Option to become a “chef” that was blocked because of a preconceived notion
Were you trying to become a chef from the beginning?
I was actually interested in fashion first, so I actually wanted to become a stylist. I was a senior in high school. The job as a stylist was not very well known at the time. I talked to my teacher about it, but he did not understand it, and therefore did not encourage it.
Through my teacher’s recommendation, I ended up working at a Kimono store. While I liked Western-style fashion, I did not like Japanese clothes. As such, it did not last long, and I ended up quitting that job.
I arrived in Tokyo in June, and job application period had closed by then.
I needed a job to live, so I worked at a Kyoto-style Tonkatsu restaurant during the day, and at a café at night.
How did you change from wanting to become a stylist to a chef?
There was an Italian café/restaurant at the time called “Kukkudore” in Harajuku. Meeting chef Taguchi at that restaurant was a big influence.
At the time, I envisioned a chef to be “shabby-looking old man,” but Mr. Takana explained to me about really fancy pasta dishes. He seemed like a really cool chef, even with my biased views. During my time there, I had so much fun when cooking food in the kitchen. I gradually began thinking about “going into the world of cooking.”
My view toward chefs changed greatly, and I am glad to have come out to Tokyo, even though I had no concrete plans. Following year, I went back to my hometown and started culinary school.
I really wanted to go to France after I graduate, but I had no idea how to make that happen. I got an offer to work at “Regence,” a French restaurant in Tokyo that the school recommended, but it was unexpectedly rescinded in February.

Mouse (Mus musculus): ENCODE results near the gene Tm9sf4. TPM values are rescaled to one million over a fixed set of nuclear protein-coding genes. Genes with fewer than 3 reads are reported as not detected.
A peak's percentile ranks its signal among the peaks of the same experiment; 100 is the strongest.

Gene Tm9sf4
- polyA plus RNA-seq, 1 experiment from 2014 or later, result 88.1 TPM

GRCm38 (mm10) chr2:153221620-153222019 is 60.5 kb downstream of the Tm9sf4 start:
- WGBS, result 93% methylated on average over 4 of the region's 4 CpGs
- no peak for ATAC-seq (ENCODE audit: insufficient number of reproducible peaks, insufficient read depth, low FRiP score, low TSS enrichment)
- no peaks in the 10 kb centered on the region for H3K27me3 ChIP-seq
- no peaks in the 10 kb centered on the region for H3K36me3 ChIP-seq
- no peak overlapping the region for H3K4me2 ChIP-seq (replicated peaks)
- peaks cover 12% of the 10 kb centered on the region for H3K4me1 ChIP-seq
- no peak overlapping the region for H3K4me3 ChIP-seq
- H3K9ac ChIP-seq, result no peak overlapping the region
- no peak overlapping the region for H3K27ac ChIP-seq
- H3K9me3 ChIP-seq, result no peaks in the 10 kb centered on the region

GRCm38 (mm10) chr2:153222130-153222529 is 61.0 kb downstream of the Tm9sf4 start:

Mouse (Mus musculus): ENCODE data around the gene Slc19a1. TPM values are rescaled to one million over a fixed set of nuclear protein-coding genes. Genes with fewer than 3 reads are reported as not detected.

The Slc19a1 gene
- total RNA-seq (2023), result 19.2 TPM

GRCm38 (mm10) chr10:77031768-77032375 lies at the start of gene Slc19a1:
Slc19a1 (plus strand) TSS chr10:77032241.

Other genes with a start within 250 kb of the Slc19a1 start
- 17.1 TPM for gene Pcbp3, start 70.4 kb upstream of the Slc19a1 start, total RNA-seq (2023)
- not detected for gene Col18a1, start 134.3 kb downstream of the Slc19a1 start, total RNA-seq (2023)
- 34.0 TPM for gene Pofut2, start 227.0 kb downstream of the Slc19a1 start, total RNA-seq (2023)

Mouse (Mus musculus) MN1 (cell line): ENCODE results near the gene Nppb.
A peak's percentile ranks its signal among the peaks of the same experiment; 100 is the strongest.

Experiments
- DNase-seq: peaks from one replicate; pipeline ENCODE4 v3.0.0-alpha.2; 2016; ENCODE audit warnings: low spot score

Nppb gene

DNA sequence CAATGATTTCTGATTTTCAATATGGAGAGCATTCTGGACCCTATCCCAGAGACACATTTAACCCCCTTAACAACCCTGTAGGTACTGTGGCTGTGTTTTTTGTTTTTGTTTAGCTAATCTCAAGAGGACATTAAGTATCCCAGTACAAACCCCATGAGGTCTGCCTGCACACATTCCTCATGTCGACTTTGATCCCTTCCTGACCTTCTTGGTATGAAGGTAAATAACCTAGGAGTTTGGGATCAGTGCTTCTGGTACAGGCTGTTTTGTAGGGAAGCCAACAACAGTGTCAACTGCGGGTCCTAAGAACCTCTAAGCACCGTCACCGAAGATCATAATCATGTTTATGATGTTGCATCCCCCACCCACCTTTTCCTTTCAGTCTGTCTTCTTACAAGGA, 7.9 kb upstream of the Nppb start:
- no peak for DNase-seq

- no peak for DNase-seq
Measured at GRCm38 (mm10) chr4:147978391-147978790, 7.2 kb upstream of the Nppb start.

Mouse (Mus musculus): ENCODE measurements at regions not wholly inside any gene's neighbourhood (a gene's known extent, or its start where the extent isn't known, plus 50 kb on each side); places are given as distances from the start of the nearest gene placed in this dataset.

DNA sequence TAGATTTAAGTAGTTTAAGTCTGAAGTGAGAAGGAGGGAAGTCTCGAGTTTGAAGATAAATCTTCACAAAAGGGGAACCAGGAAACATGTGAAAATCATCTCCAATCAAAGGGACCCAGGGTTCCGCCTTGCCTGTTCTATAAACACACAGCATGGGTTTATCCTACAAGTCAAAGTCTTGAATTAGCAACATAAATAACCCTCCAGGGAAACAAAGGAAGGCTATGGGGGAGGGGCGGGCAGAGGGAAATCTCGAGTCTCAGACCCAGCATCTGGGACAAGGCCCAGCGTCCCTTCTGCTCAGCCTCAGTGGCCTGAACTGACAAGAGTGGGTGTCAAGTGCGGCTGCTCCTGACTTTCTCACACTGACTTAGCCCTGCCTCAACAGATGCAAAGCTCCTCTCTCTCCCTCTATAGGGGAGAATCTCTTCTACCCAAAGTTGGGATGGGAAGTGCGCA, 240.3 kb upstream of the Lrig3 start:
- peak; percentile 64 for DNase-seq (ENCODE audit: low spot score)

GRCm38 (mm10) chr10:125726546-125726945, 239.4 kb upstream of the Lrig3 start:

When I was worried about what to do, the owner of the restaurant, where I was working at the time, introduced me to the executive chef at a restaurant in Osaka. I was told that I could learn the classic techniques of French cuisine there, so I decided to work there.
The path that started without a clear idea begins to show definitive colors
How did you spend your training period?
Fundamentally, 3 years are to be devoted to customer service. There was a tacit rule that one cannot work in the kitchen without having worked in the dining room. In spite of this rule, I was able to get into the kitchen right away, thanks to the recommendation by the restaurant manager. Other staff did not like this at all. 4 off-days in a month were reduced to 2 due to events. It was physically exhausting, partly due to the fact that I was commuting from Kyoto.
Regardless, once a month, I went to “Okumura,” an up-scale restaurant in Kitayama, Kyoto, to learn. I was completely captivated by its novel style of French cuisine incorporating Japanese elements.
Until then, I wanted to work at a “Western cuisine restaurant,” but that gradually changed. I began to “want to work at Okumura.” When I asked Mr. Okumura, the owner, “Can I please work here?”, he hired me immediately.
I quit my previous job and started working at “Okumura.”
I planned to stay there for about 3 years to learn the techniques, but I was so comfortable there that I ended up being there for 10 years. There were so many great opportunities at this restaurant including the customers, who come from all over Japan, the high-level of offerings, and variety of events. I learned so many things at “Okumura,” so much so that I was never even curious about working anywhere else.